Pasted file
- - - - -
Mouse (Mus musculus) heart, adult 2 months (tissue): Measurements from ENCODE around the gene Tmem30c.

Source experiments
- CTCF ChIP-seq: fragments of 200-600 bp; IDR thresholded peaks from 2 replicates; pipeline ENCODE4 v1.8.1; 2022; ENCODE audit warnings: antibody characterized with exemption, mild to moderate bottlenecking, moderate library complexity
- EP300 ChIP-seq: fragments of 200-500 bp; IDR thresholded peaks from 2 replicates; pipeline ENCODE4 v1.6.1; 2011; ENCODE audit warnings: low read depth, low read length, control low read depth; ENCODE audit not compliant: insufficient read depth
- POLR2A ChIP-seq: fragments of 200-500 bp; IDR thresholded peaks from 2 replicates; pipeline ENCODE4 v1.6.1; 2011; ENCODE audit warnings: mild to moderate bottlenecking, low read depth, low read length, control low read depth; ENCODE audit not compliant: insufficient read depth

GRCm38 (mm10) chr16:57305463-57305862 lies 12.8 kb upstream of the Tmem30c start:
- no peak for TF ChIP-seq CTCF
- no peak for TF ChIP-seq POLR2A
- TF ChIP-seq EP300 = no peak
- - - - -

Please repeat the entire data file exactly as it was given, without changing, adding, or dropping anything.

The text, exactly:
Mouse (Mus musculus) heart, adult 2 months (tissue): Measurements from ENCODE around the gene Tmem30c.

Source experiments
- CTCF ChIP-seq: fragments of 200-600 bp; IDR thresholded peaks from 2 replicates; pipeline ENCODE4 v1.8.1; 2022; ENCODE audit warnings: antibody characterized with exemption, mild to moderate bottlenecking, moderate library complexity
- EP300 ChIP-seq: fragments of 200-500 bp; IDR thresholded peaks from 2 replicates; pipeline ENCODE4 v1.6.1; 2011; ENCODE audit warnings: low read depth, low read length, control low read depth; ENCODE audit not compliant: insufficient read depth
- POLR2A ChIP-seq: fragments of 200-500 bp; IDR thresholded peaks from 2 replicates; pipeline ENCODE4 v1.6.1; 2011; ENCODE audit warnings: mild to moderate bottlenecking, low read depth, low read length, control low read depth; ENCODE audit not compliant: insufficient read depth

GRCm38 (mm10) chr16:57305463-57305862 lies 12.8 kb upstream of the Tmem30c start:
- no peak for TF ChIP-seq CTCF
- no peak for TF ChIP-seq POLR2A
- TF ChIP-seq EP300 = no peak